and you all pass it back and forth and make changes, and for all practical 
purposes, we ALL have to be using the same tools (even going back and forth 
between Mac and PC is problematic.. Those "big red X" things that appear in 
your ppt slides).

Let's be realistic.. as a hypothetical small user of a cluster for some 
analytical task, more than 50% of my time is going to be spent not doing 
the analysis, but in dealing with other aspects of the job: administrative 
reporting; writing budgets; generating reports; creating proposals for new 
work.  We leave aside here scenarios where I get to manage a cadre of 
cluster monkeys who I get to tell "do this analysis, produce this report, 
make it so", in which case I'm really not the cluster user, but rather the 
analysis buyer.

So, whatever applications I'm using on my cluster have to seamlessly 
integrate with the tools the "rest of the business world" are using, 
whether I like or not.

Now, let's consider another practical detail..  I've got my cluster 
running, and I'm cracking through my work.  Something breaks (maybe a PC 
rolls over and dies).  I call the help desk.  The vast majority of problems 
are something simple (whether the cluster is Linux or Windows).  The IT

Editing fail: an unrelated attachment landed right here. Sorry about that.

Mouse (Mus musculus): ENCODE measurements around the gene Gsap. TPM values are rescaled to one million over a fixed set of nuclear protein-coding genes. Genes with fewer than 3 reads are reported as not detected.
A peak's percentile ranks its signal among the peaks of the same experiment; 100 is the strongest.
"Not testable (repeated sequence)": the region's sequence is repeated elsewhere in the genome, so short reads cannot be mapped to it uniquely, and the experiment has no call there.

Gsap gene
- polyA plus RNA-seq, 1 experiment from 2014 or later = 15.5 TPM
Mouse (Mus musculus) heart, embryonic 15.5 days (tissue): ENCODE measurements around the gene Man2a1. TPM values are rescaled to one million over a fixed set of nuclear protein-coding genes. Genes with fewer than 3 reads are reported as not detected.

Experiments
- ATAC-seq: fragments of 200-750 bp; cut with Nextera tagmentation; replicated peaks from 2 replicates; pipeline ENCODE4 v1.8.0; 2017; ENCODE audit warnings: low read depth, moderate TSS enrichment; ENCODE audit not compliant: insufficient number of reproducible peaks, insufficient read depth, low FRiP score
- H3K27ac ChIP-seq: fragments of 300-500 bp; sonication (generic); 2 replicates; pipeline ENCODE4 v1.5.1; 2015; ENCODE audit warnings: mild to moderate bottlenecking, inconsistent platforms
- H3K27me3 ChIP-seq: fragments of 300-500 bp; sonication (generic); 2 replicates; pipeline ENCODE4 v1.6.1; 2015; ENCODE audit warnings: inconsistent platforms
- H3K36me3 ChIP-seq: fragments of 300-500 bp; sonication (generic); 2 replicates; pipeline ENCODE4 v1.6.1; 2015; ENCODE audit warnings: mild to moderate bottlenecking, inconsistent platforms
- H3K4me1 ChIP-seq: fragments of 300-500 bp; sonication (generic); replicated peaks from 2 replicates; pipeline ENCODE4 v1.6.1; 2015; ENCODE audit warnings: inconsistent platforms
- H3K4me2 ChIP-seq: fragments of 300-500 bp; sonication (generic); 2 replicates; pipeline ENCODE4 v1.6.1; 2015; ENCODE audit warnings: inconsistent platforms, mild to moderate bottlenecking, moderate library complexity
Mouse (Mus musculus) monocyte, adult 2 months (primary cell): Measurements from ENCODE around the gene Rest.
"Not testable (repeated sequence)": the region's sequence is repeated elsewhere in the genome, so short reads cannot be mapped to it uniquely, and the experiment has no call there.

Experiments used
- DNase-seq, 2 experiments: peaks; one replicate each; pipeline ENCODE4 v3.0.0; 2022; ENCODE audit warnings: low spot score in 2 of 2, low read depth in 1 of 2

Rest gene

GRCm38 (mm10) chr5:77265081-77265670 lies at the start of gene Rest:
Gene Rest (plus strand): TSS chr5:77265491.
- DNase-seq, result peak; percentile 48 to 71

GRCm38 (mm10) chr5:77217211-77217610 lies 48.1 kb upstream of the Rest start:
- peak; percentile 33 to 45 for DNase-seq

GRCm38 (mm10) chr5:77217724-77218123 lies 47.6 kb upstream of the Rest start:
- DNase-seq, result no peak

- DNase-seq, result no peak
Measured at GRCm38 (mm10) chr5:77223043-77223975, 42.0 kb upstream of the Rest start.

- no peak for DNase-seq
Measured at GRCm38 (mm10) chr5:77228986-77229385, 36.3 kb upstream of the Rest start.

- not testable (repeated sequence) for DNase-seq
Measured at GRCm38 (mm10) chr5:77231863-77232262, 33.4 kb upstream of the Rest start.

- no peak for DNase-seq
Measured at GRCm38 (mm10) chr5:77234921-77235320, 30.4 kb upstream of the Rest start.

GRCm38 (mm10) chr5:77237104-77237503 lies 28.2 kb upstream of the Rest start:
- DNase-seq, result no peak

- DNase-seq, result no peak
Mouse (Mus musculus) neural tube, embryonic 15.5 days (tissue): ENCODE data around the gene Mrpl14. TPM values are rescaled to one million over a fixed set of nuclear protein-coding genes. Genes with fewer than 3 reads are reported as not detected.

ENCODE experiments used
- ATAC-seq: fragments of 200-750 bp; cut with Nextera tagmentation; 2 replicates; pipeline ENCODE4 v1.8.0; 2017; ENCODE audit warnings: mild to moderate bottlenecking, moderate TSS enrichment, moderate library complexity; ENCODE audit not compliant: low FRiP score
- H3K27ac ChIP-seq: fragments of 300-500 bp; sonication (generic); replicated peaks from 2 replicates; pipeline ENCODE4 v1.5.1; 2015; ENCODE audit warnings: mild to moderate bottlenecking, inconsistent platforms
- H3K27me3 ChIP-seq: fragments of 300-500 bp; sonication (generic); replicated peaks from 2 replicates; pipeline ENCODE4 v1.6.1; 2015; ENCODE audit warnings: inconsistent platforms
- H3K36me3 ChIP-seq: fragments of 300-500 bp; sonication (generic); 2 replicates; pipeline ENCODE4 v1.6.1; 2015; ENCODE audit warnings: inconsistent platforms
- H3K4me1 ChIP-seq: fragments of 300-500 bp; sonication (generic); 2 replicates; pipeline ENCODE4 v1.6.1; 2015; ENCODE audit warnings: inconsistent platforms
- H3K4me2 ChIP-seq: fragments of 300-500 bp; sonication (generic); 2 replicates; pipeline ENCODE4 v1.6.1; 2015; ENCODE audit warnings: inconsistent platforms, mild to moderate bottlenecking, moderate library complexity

organization has dozens of folks familiar with getting Windows PCs fixed 
and running: after all, they've got all those thousands of Windows desktops 
to support.  Probably any one of them can come and swap out disk drives on 
my cluster nodes, or bring up the spare node.  Say my IT support 
organization does actually support Linux too, but, in view of the 
realities, Linux is probably less than 5% of the installed base, so the 
support staff for Linux boxes is 1/20th of that for Windows. If you have 
10,000 installed Windows desktops, you probably have around 50-100 support 
people for those desktops, of which perhaps 10 are real crackerjack skilled 
ones who can take on the peculiarities of your cluster.  You might have 5 
who support Linux, and only 1 who might know something about clusters.

The odds of getting someone to fix my broken cluster, today or tomorrow, 
are much higher if it's Windows based, just because there's more folks 
around who are capable of doing it. If that 1 Linux cluster weenie happens 
to be on vacation, I'm dead... the odds of all 10 Windows cluster weenies 
being on vacation simultaneously is much lower.

Now let's talk security.  My speculative IT organization supports 10,000